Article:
Mapping snow depth across the West Midlands using social media-generated data


  • Catherine L. Muller

    Corresponding author
    • Birmingham Urban Climate Laboratory (BUCL), School of Geography, Earth and Environmental Sciences, University of Birmingham
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Correspondence to: Catherine L. Muller

On 19 January 2013, the author teamed up with the online news provider ‘Birmingham Updates’ (@BhamUpdates) – which has over 70 000 followers on Facebook and Twitter – to collect local snow depth data. Over 170 people responded to the experiment, noting typical snow depth plus the first three characters of their post code. After taking the mean of the data for each post code area, a map was produced (Figure 1). Obviously, the accuracy of the measurements could not be verified but in most cases there were several measurements for each post code area so a basic quality check was conducted before averaging. Moreover, the data appeared to correlate well with the cumulative radar data (Figure 2). Such real-time reporting of data by the public may have applications for forecasting, transport management, risk assessment, drainage management and public information.

Figure 1.

Interpolated snow depth (cm) in and around Birmingham on 19 January 2013 based on data provided by Facebook and Twitter users.

Figure 2.

24-hour cumulative radar map showing total precipitation (mm) for 18–19 January 2013. (1mm of precipitation equates to approximately 1cm of snow). (The white triangle shows the location of Birmingham city centre; white square is Wolverhampton city centre; white circle is Kidderminster Town. The black lines show the county boundaries.) (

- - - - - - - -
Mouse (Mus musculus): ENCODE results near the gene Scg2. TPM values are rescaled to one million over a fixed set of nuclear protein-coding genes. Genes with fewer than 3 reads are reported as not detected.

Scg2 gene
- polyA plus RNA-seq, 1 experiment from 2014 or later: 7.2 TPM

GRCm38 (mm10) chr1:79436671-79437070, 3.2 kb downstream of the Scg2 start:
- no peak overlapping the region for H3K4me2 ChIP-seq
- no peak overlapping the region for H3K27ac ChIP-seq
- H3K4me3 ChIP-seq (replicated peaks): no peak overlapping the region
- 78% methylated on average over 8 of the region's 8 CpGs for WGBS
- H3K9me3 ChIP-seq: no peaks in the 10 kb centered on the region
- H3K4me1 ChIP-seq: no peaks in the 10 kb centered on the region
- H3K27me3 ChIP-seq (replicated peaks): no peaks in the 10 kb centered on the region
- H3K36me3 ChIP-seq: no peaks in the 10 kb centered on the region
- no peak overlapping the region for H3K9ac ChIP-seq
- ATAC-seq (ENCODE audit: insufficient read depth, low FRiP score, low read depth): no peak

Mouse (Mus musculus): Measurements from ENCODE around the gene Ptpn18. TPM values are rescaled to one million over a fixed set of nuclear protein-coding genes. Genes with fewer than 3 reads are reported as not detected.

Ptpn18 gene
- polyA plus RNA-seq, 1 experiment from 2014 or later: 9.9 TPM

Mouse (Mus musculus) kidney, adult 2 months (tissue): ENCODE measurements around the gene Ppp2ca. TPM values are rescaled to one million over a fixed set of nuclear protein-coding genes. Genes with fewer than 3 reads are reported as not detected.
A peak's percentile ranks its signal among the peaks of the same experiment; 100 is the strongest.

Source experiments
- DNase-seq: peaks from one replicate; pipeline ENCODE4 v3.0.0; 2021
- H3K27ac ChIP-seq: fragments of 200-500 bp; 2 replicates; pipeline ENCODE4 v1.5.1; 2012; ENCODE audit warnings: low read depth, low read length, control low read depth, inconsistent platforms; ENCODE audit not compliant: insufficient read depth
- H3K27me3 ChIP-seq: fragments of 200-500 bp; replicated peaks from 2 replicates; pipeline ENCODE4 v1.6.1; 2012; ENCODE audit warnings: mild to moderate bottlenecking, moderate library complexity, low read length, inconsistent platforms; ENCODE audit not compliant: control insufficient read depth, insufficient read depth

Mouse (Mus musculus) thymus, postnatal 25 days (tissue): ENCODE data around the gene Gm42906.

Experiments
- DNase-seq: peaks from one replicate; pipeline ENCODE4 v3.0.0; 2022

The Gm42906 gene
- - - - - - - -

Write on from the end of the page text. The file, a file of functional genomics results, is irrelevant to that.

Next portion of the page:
Image Source: MeteoGroup UK


Sites such as the Met Office's ‘Weather Observations Website’ ( already collate amateur weather observations, whilst UK Snow Map ( takes observations of falling snow from Twitter users, who give it a rating out of 10 (via #uksnowmap). However, this may be the first attempt to produce an interpolated snow-depth map at such a spatial resolution using social media platforms.

BUCL is a high-density urban meteorological network that is currently being implement-ed in Birmingham (, and we hope to repeat this experiment for other ex-treme weather events (e.g. heat-waves, flooding), using this network to verify the data.


The author would like to thank ‘Birmingham Updates’ for sourcing the data from the public and MeteoGroup UK for supplying the radar image.